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Georgia Power prepares for Hurricane Season 2023, Offers Tips and Safety Information

Georgia Power prepares for Hurricane Season 2023, Offers Tips and Safety Information

May 24, 2023

Being prepared not only helps alleviate the anxiety caused by emergencies, it greatly increases the ability to overcome adversity. In Georgia, we face the threat of natural disasters year-round. Hurricane season alone runs June 1 through November 30. Hurricanes are often accompanied by high winds, heavy downpours, tornadoes and flooding. With the possibility of these incidents comes the possibility of power outages.

“At Georgia Power, we are ready for hurricane season. We prepare for severe weather all year long by making the grid stronger and more resilient. While no energy grid can be hurricane proof, we are committed to building a stronger and more resilient grid for our customers," said Storm Center Manager Ryan Poole. "When a storm hits our area as soon as it’s safe to do so, our restoration teams hit the ground to get the power back on for our customers, and we won’t stop until the last customer is restored.”

Before a storm hits, we closely monitor the forecast and mobilize extra crews in case they are needed. The Storm Center monitors changing conditions and is ready to respond to major storms 24/7.  Once the storm has passed and it is safe, skilled assessment teams survey damage, identify the cause of an outage and what’s needed to fix it.  After a storm, we won’t stop until all customers are back on.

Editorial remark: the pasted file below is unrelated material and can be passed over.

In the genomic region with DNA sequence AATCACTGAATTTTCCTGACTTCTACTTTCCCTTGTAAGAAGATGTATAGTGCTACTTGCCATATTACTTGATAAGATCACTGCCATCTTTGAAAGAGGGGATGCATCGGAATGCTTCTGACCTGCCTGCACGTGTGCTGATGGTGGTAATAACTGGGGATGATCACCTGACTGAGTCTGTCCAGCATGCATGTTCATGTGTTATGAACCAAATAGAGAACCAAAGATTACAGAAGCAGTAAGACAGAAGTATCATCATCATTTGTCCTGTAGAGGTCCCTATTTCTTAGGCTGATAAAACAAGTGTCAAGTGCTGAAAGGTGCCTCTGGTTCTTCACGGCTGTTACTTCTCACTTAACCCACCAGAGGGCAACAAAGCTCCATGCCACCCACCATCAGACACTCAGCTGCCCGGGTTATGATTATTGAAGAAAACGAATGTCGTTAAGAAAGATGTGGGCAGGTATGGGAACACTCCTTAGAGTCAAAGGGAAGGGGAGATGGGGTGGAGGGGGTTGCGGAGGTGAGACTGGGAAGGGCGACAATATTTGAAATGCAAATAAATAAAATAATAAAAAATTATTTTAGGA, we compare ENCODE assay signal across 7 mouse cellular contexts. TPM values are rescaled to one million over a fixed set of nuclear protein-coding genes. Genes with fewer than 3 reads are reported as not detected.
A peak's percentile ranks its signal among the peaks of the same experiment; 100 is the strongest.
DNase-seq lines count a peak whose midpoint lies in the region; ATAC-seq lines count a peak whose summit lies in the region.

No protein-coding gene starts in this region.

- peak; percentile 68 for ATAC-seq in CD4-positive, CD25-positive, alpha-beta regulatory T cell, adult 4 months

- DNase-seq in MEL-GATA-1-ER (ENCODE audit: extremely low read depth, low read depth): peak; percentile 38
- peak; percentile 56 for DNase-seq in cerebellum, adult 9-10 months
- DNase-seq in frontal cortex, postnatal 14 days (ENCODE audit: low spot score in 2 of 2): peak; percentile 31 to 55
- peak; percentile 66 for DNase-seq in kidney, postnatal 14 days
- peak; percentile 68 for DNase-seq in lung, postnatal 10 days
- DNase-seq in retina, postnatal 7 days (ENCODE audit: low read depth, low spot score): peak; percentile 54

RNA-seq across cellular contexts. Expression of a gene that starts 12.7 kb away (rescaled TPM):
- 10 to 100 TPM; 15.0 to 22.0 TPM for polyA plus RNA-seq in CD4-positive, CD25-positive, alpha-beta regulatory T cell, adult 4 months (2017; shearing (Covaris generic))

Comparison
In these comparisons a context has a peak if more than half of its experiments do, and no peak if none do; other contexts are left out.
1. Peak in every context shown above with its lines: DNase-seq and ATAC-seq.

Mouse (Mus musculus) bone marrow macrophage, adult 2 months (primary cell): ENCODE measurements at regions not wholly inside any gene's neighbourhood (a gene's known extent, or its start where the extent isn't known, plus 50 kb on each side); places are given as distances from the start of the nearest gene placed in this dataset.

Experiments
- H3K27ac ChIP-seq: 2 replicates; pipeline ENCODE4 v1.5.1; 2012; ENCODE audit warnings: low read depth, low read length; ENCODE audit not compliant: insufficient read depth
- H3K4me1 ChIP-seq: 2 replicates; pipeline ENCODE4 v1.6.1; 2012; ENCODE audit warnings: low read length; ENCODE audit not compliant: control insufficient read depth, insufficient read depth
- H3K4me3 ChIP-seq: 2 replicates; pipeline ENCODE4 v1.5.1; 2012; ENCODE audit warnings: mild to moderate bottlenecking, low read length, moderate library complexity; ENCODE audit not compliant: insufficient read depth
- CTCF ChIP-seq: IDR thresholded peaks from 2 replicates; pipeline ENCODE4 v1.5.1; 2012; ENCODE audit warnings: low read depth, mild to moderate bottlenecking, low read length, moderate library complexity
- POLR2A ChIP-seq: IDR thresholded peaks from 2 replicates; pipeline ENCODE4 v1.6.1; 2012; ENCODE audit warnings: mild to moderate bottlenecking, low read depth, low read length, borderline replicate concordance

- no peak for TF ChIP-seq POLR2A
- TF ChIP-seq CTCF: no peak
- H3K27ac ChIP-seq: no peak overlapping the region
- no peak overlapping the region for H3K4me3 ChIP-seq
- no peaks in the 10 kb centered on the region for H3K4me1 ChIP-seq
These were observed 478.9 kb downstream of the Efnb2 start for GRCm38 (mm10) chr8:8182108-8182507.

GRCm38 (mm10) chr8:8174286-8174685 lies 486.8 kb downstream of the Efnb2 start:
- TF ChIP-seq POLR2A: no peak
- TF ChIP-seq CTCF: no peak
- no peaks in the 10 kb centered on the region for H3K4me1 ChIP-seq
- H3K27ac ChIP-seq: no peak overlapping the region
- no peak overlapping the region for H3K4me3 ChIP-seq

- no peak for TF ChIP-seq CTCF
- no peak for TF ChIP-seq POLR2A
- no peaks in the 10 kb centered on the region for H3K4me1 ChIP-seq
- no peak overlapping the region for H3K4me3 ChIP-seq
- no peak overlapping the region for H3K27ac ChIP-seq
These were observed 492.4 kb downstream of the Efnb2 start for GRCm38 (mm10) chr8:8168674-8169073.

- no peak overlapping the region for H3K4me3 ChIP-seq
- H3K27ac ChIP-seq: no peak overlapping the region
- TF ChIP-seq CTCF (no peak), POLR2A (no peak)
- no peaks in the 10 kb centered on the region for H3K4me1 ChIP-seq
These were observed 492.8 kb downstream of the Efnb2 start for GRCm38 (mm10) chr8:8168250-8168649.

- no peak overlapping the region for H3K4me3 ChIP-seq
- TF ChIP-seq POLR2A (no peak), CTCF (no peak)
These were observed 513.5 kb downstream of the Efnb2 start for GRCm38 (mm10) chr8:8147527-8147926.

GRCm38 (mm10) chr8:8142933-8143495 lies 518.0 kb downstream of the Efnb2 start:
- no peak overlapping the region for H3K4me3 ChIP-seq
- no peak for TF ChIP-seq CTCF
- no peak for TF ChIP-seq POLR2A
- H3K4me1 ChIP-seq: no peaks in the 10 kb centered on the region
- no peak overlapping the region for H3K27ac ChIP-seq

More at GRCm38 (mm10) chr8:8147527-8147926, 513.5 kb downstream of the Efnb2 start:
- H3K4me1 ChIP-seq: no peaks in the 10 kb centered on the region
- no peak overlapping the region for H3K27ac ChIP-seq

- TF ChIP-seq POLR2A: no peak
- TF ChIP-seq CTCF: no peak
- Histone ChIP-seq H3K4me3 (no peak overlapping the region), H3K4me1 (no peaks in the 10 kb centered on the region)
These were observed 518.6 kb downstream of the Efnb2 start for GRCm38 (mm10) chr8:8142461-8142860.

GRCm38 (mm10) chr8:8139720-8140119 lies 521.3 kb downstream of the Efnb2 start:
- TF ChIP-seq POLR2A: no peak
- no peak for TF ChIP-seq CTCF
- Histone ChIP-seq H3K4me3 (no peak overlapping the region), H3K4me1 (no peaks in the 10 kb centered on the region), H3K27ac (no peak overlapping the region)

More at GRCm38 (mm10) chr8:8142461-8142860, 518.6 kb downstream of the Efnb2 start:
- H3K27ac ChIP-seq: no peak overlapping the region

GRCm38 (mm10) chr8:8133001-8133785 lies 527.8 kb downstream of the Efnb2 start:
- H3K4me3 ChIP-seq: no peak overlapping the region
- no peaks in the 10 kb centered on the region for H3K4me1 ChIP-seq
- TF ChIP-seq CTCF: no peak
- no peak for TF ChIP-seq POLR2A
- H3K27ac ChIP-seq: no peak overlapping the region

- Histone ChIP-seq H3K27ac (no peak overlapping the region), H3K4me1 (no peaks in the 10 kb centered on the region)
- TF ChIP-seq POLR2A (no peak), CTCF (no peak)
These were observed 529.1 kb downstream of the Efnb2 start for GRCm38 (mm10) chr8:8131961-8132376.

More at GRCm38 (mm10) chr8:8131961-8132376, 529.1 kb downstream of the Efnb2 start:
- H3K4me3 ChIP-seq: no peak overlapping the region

However, weathering the storm starts well in advance. Georgia Power prepares all year long for natural disasters, including hurricanes. While no energy grid can be hurricane proof, the company is making smart investments to make the grid stronger and more resilient for customers. These investments include:

  • Installing smart technology on power poles that helps prevent power outages, and when interruptions occur, they can help us to restore power faster; 
  • Inspecting and improving power poles, lines and equipment, strengthening areas especially in coastal regions, and adding power line connections in neighborhoods;
  • Upgrading, sometimes rebuilding, substations for safe and reliable power delivery to homes and businesses;
  • Clearing brush and trimming tree limbs away from power lines, which also increases access for crews meaning faster restoration times if service is interrupted, and 
  • Where it makes sense, we are relocating power lines underground.

Like Georgia Power is prepared, the company urges customers to be prepared too. We recommend having enough supplies to get you and your family through three days without electricity or running water. If you have kids and pets, don’t forget to prepare for them, as well.

First, create a family emergency plan and ensure everyone in your family is aware of the plan. It should include how you will communicate, a meeting place if your home is not an option, evacuation routes and shelter information, important phone numbers, storage and access to important documents and anything else that’s needed for your family. 

Next, build an emergency kit and keep it handy. The kit should include a battery-operated radio, first aid kit and medications, flashlight and extra batteries, non-perishable food including supplies for infants and pets, water (one gallon per person per day), a multi-purpose tool and personal hygiene items

Additionally, it is important to stay informed when the threat of an emergency is looming and throughout the incident. During severe weather and in blue skies, Georgia Power is committed to keeping customers informed through its personalized, free Outage Alerts, through the Georgia Power Mobile App and on Twitter, Facebook and Instagram. 

For more information, preparation guides and safety tips, please visit